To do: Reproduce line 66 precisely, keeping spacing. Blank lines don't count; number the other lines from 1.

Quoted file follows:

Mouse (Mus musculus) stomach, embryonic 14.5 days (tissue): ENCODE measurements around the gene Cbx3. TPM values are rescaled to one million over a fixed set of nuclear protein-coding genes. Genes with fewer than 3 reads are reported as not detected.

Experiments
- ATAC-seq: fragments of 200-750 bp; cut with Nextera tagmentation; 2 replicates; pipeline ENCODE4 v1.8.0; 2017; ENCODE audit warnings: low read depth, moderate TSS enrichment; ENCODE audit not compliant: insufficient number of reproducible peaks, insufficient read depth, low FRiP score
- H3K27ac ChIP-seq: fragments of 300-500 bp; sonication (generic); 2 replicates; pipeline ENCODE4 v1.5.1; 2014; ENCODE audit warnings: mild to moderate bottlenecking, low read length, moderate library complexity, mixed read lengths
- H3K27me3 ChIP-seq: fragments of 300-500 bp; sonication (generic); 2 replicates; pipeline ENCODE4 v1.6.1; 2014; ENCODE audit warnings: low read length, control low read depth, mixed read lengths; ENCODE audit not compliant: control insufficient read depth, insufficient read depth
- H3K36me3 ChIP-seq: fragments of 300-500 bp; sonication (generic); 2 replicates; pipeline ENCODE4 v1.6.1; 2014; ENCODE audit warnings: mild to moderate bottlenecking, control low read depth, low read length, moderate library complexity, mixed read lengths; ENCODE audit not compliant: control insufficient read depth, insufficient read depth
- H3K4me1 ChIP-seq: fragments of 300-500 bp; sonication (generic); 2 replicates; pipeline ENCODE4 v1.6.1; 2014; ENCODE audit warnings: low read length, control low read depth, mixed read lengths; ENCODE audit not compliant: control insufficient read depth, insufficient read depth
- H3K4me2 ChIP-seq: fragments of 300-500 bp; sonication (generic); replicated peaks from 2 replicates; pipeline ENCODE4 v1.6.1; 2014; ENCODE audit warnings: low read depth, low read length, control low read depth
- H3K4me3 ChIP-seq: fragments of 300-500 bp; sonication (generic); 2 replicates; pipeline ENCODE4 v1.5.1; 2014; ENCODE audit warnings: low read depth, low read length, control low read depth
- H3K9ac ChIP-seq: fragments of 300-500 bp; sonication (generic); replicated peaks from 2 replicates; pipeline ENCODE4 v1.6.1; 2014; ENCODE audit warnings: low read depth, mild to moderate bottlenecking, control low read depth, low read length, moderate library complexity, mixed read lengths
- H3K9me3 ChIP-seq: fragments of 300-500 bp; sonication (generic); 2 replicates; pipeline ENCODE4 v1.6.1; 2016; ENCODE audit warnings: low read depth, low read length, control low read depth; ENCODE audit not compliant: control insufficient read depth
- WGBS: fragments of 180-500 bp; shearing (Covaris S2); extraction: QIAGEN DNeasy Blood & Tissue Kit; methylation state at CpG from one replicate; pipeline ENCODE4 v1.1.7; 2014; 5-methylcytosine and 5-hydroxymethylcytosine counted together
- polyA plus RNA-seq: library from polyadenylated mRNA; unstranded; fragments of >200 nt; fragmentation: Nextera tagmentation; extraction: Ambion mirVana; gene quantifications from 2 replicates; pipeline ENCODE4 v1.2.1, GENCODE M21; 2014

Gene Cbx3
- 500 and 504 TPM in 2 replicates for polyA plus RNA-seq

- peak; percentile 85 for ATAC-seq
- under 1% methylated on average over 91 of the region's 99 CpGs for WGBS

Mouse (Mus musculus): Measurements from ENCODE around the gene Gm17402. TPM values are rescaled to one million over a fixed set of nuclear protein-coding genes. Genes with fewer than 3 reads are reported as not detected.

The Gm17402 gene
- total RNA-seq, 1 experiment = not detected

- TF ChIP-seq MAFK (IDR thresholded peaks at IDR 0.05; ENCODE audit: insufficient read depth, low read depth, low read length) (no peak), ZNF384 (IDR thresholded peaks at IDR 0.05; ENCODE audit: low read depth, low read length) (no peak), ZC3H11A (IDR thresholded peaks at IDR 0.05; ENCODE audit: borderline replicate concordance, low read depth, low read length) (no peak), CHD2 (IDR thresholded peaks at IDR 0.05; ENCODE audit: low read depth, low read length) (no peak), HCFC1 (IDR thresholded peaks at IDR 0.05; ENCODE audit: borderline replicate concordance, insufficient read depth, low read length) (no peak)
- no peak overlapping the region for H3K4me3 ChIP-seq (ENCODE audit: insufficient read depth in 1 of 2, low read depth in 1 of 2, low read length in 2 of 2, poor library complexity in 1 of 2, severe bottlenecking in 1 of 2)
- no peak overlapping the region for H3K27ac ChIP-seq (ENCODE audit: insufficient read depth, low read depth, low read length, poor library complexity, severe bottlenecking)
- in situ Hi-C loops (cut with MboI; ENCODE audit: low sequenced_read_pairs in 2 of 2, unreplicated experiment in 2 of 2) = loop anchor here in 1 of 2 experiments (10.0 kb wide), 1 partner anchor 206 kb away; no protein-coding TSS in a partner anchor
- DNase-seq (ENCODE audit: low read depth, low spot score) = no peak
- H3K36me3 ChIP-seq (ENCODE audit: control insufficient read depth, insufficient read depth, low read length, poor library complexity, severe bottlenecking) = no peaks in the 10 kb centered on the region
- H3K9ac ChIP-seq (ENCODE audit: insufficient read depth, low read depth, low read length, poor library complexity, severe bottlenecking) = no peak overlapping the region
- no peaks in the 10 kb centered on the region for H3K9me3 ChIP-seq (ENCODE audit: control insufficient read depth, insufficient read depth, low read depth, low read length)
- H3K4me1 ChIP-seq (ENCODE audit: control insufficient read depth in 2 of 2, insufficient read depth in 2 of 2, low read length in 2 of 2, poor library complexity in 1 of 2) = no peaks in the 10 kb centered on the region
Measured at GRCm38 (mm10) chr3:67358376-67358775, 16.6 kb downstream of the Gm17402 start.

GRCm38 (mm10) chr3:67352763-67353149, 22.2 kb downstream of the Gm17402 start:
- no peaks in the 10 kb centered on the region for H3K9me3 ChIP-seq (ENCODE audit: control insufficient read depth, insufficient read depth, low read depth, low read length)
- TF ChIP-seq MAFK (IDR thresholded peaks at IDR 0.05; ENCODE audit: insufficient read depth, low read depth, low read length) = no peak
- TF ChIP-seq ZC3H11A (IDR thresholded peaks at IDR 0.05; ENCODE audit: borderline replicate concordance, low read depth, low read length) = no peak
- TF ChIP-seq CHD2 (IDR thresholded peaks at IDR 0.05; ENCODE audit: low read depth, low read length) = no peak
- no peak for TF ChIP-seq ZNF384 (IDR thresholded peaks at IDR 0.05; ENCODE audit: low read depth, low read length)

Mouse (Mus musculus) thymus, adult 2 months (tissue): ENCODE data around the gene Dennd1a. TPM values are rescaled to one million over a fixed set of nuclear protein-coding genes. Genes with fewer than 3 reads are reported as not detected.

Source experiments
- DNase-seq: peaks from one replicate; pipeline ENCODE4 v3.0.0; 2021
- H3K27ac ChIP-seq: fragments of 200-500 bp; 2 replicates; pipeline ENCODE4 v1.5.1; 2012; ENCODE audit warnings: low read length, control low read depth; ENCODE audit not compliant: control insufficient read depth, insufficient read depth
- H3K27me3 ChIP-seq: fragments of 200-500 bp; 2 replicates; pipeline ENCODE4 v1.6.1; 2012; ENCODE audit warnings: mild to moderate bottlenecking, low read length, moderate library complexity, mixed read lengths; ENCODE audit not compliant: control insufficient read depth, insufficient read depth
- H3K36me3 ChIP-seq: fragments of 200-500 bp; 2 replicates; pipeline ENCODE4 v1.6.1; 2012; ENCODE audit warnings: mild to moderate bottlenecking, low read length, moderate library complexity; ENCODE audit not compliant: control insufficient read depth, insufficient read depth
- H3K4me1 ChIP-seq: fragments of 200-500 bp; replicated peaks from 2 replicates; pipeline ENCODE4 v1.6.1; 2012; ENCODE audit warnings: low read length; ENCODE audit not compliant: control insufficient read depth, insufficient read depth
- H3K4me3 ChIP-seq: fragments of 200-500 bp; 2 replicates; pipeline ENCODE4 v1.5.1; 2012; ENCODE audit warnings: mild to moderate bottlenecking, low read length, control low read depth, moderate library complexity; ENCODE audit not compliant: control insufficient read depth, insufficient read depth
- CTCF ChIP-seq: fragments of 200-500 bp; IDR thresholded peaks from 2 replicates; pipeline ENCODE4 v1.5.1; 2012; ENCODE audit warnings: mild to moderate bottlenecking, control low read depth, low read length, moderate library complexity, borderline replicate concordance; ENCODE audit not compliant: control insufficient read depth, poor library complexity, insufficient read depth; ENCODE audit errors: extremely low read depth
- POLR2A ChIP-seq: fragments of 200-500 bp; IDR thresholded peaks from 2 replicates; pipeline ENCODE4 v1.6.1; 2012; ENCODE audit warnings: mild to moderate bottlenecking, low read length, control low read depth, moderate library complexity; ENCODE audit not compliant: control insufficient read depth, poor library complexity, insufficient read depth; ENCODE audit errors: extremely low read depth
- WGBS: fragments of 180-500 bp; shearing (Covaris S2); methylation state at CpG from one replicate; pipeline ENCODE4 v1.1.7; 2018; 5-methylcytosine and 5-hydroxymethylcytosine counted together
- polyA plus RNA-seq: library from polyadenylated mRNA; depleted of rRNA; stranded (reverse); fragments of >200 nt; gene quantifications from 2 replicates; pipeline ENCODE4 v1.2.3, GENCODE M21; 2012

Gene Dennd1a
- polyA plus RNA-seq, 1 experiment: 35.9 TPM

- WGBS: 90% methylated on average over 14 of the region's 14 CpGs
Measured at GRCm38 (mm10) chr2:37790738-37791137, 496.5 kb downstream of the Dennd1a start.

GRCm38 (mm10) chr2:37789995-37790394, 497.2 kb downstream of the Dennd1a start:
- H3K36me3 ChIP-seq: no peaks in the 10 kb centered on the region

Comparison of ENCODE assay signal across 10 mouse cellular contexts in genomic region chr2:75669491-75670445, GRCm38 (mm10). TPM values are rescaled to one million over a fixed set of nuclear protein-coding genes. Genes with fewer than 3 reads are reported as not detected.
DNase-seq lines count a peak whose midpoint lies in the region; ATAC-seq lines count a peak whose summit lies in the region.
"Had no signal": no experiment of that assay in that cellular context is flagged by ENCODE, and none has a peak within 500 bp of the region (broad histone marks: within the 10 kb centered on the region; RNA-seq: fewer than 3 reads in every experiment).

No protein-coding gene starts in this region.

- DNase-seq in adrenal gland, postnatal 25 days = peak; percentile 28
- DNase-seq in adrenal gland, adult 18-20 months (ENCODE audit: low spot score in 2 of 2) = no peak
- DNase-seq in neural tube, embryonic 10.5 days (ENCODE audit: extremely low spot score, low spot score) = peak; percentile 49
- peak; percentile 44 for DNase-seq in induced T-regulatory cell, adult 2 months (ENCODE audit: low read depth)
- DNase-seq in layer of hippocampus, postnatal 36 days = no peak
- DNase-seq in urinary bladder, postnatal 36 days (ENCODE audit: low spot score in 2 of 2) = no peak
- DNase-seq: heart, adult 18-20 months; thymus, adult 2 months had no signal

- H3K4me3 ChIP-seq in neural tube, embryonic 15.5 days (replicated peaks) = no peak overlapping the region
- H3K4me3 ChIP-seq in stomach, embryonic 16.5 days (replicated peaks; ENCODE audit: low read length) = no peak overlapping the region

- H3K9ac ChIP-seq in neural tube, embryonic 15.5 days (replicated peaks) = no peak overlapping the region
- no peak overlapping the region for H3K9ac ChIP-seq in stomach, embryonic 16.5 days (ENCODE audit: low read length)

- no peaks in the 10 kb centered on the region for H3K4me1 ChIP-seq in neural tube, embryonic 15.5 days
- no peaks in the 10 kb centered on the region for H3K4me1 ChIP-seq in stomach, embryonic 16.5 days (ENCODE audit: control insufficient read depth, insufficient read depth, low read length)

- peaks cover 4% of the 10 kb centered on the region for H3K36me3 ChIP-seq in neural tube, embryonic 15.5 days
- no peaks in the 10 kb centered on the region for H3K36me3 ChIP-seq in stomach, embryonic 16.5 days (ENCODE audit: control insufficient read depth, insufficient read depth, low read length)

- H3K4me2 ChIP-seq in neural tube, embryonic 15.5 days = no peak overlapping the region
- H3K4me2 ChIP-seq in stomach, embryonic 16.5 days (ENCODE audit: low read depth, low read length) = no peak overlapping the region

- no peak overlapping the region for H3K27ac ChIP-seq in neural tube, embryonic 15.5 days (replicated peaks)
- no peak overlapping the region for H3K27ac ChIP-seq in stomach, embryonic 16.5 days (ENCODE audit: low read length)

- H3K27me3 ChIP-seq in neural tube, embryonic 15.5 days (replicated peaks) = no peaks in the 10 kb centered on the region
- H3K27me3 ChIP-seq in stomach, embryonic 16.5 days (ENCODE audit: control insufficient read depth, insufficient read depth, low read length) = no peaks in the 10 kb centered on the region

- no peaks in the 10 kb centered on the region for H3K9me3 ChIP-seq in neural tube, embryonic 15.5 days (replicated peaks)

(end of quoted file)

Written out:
- H3K4me3 ChIP-seq in neural tube, embryonic 15.5 days (replicated peaks) = no peak overlapping the region